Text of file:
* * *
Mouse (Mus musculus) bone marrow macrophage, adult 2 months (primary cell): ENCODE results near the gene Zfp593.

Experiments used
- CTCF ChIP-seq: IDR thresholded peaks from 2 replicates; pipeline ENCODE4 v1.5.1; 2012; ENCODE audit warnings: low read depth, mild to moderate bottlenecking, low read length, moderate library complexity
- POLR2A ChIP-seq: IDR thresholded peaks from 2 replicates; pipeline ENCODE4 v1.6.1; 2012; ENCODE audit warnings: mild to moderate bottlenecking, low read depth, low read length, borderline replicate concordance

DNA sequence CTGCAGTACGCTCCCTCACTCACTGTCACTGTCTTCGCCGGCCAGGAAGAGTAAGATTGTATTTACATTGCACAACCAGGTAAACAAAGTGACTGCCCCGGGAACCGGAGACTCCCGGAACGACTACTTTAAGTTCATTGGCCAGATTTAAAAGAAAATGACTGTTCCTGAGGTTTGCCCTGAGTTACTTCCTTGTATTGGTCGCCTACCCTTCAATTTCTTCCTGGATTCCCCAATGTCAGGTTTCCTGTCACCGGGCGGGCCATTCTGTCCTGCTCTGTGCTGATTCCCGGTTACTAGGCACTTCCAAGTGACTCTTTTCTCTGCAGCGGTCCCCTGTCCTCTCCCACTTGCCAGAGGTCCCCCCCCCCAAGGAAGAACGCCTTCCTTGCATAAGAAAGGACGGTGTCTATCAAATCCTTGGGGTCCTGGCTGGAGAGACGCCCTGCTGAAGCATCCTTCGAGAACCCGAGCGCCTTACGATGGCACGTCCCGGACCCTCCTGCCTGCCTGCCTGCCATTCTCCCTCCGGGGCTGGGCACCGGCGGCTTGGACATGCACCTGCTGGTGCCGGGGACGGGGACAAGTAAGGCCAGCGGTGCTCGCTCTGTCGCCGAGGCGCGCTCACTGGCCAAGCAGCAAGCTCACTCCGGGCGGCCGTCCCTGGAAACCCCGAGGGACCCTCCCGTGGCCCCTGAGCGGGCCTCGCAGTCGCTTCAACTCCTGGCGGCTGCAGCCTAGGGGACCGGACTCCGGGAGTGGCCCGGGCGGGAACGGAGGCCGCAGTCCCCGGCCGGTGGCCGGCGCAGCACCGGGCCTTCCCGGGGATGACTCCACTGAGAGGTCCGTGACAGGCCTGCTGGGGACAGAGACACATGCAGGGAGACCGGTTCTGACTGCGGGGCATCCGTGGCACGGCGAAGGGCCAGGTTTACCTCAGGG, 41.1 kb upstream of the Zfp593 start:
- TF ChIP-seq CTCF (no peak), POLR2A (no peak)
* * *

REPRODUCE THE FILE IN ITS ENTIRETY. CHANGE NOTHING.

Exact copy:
Mouse (Mus musculus) bone marrow macrophage, adult 2 months (primary cell): ENCODE results near the gene Zfp593.

Experiments used
- CTCF ChIP-seq: IDR thresholded peaks from 2 replicates; pipeline ENCODE4 v1.5.1; 2012; ENCODE audit warnings: low read depth, mild to moderate bottlenecking, low read length, moderate library complexity
- POLR2A ChIP-seq: IDR thresholded peaks from 2 replicates; pipeline ENCODE4 v1.6.1; 2012; ENCODE audit warnings: mild to moderate bottlenecking, low read depth, low read length, borderline replicate concordance

DNA sequence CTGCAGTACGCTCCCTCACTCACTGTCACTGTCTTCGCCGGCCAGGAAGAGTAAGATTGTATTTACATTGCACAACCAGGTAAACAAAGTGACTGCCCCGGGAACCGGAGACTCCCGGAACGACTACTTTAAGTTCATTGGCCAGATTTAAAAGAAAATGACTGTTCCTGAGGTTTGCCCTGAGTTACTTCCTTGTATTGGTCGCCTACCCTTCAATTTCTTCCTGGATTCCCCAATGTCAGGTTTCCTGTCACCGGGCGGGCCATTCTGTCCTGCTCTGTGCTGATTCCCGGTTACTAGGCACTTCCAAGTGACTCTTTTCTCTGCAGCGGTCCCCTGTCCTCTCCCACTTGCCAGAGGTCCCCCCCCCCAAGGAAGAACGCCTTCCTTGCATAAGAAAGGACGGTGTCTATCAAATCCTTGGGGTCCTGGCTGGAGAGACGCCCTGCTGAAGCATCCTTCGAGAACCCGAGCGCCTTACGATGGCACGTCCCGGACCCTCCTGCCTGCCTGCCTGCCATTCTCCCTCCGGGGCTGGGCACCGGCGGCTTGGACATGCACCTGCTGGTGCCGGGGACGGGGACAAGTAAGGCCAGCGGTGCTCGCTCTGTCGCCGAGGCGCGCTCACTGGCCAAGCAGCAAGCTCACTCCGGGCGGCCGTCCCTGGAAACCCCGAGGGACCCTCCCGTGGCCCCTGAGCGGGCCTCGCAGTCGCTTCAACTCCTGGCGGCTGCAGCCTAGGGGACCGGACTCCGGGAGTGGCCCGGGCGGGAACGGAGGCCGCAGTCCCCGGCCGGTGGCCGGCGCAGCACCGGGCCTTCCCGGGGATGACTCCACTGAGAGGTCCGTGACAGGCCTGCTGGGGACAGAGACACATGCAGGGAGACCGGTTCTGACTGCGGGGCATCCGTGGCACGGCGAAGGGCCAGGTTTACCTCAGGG, 41.1 kb upstream of the Zfp593 start:
- TF ChIP-seq CTCF (no peak), POLR2A (no peak)